• Foreigners who have had legal residence for two years and who are originally from Spain or another country with a reciprocity agreement for nationalization with Nicaragua, are married to a Nicaraguan, or have Nicaraguan children.[8]
  • Foreigners with special skills or significant monetary investment, leading to the development of the country, who have resided in the country for at least two years.[10]
  • Nationals of any other Central American Republic, who do not have to meet renunciation requirements or residency.[10]

Loss of Nicaraguan nationality

  • Naturalized Nicaraguans can lose their nationality by entering or exiting the territory using another nationality.[10]
  • Naturalized Guatemalans who are found to have used false documents to acquire nationality can have their right revoked.[10]
  • In cases where a naturalized Nicaraguan participates in activities that are treasonous.[10]

Dual nationality

Nicaragua has a large diaspora that make significant contributions to the economy. Recognizing that forcing them to give up Nicaraguan nationality to acquire a different nationality would impact the country, changes were made to eliminate the possibility that birthright Nicaraguans could lose their nationality.[11] Nicaragua has dual nationality treaties with Argentina, the nations of Central America, Italy and Spain.[10] Children born abroad who obtain nationality by birth in another place are also accepted as dual nationals. In the case that their parents are naturalized Nicaraguans, they must ratify their choice of Nicaraguan citizenship upon attaining the age of 16.[12]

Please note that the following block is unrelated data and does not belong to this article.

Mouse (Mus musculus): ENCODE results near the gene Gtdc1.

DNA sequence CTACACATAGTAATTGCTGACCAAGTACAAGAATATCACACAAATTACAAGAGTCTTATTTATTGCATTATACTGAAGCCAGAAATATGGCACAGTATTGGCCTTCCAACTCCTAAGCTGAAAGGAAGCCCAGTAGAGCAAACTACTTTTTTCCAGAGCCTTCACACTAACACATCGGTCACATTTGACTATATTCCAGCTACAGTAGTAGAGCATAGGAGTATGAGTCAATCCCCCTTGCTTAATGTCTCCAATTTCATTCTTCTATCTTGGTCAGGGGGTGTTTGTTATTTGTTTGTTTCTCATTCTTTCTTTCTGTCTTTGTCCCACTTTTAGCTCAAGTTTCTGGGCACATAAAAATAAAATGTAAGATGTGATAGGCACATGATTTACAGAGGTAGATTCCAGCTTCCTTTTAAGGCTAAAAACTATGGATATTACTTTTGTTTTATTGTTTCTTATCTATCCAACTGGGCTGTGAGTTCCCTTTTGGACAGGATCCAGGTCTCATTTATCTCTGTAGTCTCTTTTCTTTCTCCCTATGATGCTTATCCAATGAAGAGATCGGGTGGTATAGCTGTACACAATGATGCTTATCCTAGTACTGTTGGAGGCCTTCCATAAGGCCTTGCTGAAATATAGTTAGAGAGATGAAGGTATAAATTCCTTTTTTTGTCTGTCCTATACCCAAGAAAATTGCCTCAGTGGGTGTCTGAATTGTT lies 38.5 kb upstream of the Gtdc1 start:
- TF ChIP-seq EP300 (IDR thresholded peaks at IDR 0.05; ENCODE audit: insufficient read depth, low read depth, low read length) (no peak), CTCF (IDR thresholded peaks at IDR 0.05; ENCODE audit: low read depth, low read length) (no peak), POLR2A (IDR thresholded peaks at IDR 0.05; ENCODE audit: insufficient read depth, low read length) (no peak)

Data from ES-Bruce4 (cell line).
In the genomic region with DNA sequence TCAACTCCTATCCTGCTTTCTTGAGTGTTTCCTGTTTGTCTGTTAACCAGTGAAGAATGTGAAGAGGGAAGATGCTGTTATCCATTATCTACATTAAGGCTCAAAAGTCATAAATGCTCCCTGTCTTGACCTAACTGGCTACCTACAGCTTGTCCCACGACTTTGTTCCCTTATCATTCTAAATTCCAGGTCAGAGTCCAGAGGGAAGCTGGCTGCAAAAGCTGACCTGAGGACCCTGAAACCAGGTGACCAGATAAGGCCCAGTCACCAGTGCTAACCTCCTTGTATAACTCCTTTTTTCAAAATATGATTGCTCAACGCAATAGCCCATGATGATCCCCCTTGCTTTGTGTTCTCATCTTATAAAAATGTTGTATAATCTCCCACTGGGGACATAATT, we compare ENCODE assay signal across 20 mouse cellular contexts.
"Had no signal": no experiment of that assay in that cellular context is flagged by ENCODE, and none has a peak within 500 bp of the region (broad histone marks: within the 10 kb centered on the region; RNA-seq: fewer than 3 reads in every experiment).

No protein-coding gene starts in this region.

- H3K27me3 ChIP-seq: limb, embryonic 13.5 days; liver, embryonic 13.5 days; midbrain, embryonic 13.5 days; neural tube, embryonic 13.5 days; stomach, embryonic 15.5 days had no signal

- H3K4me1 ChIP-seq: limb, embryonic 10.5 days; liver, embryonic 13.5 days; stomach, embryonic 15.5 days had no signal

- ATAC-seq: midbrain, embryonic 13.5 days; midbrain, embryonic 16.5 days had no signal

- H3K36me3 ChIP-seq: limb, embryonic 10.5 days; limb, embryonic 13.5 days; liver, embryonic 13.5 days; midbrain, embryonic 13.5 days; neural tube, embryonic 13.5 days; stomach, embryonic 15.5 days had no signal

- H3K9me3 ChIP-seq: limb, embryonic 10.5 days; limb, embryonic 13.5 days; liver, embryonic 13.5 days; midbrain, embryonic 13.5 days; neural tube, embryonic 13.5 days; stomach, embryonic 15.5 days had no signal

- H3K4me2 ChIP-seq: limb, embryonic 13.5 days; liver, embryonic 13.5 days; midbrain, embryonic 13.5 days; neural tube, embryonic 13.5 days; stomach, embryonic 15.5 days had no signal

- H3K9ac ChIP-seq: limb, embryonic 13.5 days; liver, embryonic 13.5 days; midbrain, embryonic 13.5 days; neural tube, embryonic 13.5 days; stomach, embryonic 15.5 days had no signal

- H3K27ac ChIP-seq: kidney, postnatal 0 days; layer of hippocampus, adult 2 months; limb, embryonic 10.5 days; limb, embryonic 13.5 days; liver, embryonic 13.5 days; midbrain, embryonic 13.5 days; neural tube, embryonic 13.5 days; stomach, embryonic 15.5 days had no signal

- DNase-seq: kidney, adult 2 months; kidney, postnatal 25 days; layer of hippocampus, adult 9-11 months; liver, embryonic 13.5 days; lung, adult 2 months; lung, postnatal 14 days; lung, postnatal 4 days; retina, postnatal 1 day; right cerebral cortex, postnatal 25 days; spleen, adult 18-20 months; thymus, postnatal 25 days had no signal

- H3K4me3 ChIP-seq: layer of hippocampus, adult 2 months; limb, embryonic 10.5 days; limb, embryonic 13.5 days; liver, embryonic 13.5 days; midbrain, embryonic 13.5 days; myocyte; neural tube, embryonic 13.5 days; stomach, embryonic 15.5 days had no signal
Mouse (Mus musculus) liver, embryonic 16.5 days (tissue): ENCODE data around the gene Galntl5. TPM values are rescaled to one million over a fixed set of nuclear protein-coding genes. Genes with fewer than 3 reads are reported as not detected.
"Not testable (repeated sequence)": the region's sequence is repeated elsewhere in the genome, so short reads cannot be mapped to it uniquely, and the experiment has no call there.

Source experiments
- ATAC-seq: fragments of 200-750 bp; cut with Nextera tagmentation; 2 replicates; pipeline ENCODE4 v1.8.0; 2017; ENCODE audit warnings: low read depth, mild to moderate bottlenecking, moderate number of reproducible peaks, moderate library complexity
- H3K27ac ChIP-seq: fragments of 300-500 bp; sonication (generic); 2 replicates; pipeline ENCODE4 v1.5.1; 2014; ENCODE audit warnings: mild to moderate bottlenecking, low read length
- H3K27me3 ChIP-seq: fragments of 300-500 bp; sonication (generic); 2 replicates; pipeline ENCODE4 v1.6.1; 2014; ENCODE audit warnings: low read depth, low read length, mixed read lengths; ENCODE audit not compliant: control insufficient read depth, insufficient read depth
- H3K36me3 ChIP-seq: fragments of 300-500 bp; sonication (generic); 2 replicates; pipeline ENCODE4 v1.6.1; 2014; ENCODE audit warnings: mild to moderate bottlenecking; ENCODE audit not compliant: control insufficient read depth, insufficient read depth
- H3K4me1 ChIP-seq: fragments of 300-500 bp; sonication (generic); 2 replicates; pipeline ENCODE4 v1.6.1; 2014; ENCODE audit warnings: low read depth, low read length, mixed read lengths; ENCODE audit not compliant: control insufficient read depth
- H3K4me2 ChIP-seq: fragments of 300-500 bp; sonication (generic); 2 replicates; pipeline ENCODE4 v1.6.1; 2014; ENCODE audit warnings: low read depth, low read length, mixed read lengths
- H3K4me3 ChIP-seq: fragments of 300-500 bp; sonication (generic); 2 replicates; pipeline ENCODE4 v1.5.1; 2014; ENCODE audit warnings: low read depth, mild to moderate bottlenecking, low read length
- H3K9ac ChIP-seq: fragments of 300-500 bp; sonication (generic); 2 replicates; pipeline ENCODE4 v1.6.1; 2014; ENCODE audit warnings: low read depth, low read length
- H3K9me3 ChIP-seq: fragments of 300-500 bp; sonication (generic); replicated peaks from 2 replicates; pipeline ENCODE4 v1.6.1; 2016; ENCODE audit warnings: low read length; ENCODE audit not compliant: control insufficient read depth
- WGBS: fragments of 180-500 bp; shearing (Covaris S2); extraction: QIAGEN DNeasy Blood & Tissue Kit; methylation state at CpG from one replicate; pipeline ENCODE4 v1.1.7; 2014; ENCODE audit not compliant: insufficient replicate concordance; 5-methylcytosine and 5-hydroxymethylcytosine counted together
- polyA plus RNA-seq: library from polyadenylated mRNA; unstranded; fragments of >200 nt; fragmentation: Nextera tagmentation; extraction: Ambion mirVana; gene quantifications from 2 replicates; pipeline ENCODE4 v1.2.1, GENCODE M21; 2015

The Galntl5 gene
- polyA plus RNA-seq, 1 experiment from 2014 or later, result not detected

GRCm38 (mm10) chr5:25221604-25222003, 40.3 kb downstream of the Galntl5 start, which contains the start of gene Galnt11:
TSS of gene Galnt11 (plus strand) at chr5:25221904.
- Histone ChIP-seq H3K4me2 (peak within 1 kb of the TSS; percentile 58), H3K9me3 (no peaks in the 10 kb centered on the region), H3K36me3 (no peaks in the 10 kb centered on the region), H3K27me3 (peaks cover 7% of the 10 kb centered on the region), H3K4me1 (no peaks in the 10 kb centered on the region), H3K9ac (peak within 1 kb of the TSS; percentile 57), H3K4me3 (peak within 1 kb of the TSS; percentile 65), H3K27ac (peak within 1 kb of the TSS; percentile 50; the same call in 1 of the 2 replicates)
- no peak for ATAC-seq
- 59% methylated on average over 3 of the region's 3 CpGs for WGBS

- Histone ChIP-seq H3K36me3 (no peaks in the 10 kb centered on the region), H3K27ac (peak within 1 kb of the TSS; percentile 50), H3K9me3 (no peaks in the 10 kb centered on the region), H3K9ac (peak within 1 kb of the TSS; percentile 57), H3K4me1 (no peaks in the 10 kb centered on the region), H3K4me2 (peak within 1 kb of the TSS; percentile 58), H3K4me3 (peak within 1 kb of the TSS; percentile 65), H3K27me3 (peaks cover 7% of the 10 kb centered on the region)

History

In conjunction with the other provinces which had been part of the Captaincy General of Guatemala, Nicaragua gained independence from Spain in 1821. After an unsuccessful attempt to become part of the Mexican Empire, in 1823, the country joined the Federal Republic of Central America, which drafted its first constitution in 1824.[13] The federal constitution established that those born in Costa Rica, Guatemala, El Salvador, Honduras, and Nicaragua were nationals and extended citizen rights to those who had been naturalized. Nationals were recognized in Article 3 as all inhabitants, regardless of their ancestry, length of residence, other nationality, or where they were born.[14] Foreigners married to nationals of the federal territory were eligible to be naturalized.[15] The state constitution drafted in 1826 also referred to inhabitants.[14] In 1838, the federal government officially disbanded, releasing its constituent states to form independent countries.[16] The Nicaraguan Constitution of 1838, delineated distinctions between foreigners, nationals of the Latin American republics, and Spaniards.[17] In 1842, El Salvador, Honduras, and Nicaragua attempted to revive the federation, and drew up a pact, specifying that naturalization required four years residence in the territory, marriage to a native, or investment in the country.[18]